“They rammed this through as quickly as possible,” said Jonathan Diaz, election attorney at the Campaign Legal Center in Washington. “I suspect because you know that a lot of the provisions in this bill are not very popular.”
Proponents said they were alarmed at measures that would allow any Georgian to pose an unlimited number of voter registration and eligibility challenges, saying this could be a target for color voters. And Georgia Senate Democrats took action Thursday that sacked the Secretary of State as chairman of the state election committee and allowed lawmakers to install his replacement, giving lawmakers three out of five appointments.
Constituencies argue that granting the state new powers in state elections goes against the tradition of local scrutiny and could lead to a scenario in which state officials step in to prevent a country from confirming its election results.
Another provision shortens the discharge cycle from the current nine weeks to just four weeks
During Thursday’s floor debate, Republican MP Barry Fleming – a key architect of the new law – argued that it would “make the electoral process in the state more accountable”.
Republicans scaled back some restrictive provisions from previous iterations of the legislation, including a proposed repeal of absentee voting.
The bill is part of a larger effort by GOP-led lawmakers across the country to pass restrictive voting measures in key states such as Arizona, Michigan, and Florida. According to a review by New York University’s Brennan Center for Justice, lawmakers in 43 states passed more than 250 bills with restrictive voting provisions in February.
“This is nothing less than a concerted nationwide effort to restrict access to voting rights for everyday Americans, especially those of skin color and those who are frankly more likely to support Democrats,” said Diaz of the Campaign Legal Center.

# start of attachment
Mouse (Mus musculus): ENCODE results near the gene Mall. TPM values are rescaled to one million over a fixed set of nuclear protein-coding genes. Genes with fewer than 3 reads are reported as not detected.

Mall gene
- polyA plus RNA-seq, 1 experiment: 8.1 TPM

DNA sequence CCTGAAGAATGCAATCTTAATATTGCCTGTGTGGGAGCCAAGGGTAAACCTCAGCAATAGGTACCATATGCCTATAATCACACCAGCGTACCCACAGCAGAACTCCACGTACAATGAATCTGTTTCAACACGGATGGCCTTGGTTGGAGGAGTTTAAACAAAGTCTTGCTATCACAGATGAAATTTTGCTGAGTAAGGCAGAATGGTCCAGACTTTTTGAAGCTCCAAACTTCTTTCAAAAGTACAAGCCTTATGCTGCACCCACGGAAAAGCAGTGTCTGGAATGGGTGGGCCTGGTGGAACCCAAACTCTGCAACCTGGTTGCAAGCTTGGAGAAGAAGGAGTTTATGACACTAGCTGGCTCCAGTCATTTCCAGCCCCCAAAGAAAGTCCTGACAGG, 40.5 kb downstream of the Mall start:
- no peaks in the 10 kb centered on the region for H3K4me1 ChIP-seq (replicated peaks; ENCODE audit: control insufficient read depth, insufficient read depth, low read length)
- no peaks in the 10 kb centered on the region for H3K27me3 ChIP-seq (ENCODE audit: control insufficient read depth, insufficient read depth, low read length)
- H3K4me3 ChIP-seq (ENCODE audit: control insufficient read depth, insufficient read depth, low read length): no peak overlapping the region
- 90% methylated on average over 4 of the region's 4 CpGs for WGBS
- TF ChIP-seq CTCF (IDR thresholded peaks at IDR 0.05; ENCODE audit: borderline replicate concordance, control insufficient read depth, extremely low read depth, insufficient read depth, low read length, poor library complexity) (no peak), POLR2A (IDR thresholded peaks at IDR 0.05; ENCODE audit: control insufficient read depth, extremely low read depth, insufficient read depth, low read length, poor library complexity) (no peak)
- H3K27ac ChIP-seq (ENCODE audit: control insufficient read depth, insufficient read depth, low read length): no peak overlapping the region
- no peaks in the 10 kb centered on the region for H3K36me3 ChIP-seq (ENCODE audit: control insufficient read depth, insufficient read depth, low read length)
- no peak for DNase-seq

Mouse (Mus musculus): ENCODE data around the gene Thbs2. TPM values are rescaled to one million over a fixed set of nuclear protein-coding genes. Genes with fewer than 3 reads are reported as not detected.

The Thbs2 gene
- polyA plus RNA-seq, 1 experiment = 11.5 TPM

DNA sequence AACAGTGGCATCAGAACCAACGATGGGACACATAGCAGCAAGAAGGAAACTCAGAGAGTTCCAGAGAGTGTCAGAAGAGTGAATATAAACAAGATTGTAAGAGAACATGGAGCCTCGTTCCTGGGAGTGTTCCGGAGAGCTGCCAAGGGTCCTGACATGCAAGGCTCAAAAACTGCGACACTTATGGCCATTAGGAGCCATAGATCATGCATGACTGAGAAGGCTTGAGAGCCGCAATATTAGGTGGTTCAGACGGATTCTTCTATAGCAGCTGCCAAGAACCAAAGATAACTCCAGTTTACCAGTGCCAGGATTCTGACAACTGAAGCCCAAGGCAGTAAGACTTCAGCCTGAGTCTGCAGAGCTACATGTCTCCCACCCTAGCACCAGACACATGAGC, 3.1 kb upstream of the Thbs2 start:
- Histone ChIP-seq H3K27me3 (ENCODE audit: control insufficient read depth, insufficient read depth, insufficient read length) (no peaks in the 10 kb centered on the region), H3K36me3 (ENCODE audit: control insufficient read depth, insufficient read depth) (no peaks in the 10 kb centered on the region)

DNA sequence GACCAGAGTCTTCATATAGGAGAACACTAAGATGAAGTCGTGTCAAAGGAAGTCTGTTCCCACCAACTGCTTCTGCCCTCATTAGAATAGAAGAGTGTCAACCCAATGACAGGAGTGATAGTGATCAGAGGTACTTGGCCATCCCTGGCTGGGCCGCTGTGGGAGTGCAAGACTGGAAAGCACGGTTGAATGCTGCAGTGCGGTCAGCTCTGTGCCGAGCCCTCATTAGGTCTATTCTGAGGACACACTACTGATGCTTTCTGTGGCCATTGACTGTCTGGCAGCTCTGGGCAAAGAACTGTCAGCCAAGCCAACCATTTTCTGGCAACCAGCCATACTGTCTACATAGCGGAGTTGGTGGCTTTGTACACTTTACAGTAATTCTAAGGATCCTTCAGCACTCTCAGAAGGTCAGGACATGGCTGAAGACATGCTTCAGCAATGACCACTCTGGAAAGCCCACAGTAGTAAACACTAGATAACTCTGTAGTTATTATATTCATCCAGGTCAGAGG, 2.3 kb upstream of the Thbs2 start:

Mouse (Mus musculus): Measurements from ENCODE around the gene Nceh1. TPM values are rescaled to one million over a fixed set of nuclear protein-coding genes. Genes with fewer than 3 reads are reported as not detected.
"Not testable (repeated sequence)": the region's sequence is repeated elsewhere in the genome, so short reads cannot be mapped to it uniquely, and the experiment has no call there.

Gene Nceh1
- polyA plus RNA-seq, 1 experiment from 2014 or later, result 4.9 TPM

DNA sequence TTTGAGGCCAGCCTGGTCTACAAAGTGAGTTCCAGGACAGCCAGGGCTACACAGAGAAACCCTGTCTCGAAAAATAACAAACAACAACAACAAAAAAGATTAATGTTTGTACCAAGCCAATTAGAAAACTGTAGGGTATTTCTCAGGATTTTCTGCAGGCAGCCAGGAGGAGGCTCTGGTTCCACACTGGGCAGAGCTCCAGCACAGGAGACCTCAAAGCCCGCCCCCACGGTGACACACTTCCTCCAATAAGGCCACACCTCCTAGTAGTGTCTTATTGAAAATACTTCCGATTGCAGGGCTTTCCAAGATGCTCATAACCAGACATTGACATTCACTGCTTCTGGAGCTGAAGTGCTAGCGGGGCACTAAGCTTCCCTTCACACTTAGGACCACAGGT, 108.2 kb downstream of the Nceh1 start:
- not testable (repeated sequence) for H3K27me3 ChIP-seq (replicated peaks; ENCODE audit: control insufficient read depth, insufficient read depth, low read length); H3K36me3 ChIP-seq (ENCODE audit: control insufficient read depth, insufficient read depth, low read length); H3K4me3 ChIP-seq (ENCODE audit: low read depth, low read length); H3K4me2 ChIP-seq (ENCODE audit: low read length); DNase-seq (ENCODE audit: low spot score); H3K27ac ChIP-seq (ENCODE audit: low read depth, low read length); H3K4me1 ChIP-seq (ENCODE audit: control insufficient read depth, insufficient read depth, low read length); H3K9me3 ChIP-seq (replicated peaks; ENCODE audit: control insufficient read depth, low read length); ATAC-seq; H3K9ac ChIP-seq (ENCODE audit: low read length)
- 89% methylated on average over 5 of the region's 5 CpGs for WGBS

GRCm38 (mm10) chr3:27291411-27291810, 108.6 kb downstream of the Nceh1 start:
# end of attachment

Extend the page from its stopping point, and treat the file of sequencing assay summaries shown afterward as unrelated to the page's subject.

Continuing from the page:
Officials from Heritage Action for America – one of the national Republican groups working to restrict access to ballot papers in the name of “electoral integrity” – praised Kemp, the lawmaker, and the 20,000 conservative activists who lawmakers said had campaigned for the overhaul.
The new Georgian law makes “the state a role model for the rest of the country,” said the representatives of the cultural heritage.
The demographic change of the state had turned the long-standing republican stronghold into an important political battlefield in the past year.
Last November, Biden became the first Democrat to win the state in nearly three decades. A strong turnout in January helped send two Democrats to the US Senate and transfer control of the chamber to their party. One of these new senators, Raphael Warnock, won his seat in a special election and will vote again in 2022.
In this election, the voter will face major changes. Voters must apply for a postal vote 11 days before an election, not on the Friday before election day as is currently permitted.
And voters requesting postal votes must provide a copy of their ID or their Georgia driver’s license or state ID number in order to request and return the ballot. This also prohibits the State Secretary from sending unsolicited postal voting applications, as was the case before the 2020 primaries due to the coronavirus pandemic.